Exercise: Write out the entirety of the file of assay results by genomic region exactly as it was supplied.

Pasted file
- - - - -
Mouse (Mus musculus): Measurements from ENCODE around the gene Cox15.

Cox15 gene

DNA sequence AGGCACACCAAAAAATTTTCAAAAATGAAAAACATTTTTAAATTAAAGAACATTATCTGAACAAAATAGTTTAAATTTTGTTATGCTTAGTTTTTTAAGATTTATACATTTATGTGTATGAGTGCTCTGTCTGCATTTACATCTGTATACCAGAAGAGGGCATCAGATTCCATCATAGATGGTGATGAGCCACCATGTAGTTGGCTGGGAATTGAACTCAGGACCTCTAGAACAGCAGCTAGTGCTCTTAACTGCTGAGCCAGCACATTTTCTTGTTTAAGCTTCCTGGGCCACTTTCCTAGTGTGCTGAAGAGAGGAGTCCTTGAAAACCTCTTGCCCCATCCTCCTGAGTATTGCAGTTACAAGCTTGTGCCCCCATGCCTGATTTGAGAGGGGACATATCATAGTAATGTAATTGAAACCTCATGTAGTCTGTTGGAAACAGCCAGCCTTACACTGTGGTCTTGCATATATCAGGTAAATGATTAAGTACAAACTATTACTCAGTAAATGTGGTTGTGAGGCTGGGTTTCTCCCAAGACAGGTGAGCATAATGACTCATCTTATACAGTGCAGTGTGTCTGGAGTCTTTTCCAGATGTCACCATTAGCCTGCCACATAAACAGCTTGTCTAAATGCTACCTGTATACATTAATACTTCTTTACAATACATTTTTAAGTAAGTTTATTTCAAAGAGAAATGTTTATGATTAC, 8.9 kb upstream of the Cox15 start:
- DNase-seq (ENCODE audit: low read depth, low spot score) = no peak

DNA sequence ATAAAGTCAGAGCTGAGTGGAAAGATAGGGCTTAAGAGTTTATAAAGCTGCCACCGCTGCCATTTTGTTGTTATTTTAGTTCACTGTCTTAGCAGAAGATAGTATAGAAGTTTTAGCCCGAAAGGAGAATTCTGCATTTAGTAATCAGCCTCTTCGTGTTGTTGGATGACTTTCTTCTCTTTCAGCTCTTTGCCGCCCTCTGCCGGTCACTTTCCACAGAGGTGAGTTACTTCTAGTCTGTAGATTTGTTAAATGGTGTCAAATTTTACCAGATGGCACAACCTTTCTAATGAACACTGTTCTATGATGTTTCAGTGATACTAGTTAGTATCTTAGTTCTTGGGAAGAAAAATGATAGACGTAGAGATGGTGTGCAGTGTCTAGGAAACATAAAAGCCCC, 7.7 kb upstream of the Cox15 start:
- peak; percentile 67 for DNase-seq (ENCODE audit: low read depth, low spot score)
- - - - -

Mouse (Mus musculus): Measurements from ENCODE around the gene Cox15.

Cox15 gene

DNA sequence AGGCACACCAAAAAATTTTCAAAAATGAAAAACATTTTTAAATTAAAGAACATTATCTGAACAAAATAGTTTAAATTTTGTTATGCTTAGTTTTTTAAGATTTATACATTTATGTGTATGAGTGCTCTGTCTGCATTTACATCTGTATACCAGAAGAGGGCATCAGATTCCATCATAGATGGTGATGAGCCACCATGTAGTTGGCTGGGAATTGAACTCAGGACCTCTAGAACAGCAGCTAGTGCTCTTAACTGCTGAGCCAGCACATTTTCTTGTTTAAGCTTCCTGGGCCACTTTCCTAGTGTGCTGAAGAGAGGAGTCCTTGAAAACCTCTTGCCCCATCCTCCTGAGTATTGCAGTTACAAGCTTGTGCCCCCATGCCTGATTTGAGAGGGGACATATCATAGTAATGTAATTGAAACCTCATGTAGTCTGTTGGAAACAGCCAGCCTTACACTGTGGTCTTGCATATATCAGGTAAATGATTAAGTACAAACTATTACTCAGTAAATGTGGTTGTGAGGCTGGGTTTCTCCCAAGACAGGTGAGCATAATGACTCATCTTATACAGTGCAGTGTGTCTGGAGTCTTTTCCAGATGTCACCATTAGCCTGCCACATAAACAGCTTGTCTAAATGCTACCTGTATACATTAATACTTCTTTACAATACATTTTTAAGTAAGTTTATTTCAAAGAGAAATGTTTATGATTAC, 8.9 kb upstream of the Cox15 start:
- DNase-seq (ENCODE audit: low read depth, low spot score) = no peak

DNA sequence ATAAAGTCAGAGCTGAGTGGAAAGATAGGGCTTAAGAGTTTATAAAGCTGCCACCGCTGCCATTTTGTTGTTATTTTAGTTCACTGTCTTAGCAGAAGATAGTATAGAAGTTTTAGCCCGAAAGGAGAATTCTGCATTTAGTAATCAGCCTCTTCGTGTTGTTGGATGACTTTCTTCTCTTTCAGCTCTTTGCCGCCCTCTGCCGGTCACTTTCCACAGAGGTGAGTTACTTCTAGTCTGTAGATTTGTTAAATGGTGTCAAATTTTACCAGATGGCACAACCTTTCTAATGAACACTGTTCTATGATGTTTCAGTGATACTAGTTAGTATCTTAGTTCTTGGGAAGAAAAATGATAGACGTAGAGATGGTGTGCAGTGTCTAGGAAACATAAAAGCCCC, 7.7 kb upstream of the Cox15 start:
- peak; percentile 67 for DNase-seq (ENCODE audit: low read depth, low spot score)